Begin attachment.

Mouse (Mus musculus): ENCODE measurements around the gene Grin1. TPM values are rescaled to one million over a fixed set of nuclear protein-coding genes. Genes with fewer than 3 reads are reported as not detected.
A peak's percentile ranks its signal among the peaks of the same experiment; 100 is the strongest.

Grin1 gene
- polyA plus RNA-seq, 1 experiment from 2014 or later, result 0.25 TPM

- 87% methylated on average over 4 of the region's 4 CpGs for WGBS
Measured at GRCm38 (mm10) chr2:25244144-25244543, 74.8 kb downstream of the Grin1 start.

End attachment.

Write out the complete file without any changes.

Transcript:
Mouse (Mus musculus): ENCODE measurements around the gene Grin1. TPM values are rescaled to one million over a fixed set of nuclear protein-coding genes. Genes with fewer than 3 reads are reported as not detected.
A peak's percentile ranks its signal among the peaks of the same experiment; 100 is the strongest.

Grin1 gene
- polyA plus RNA-seq, 1 experiment from 2014 or later, result 0.25 TPM

- 87% methylated on average over 4 of the region's 4 CpGs for WGBS
Measured at GRCm38 (mm10) chr2:25244144-25244543, 74.8 kb downstream of the Grin1 start.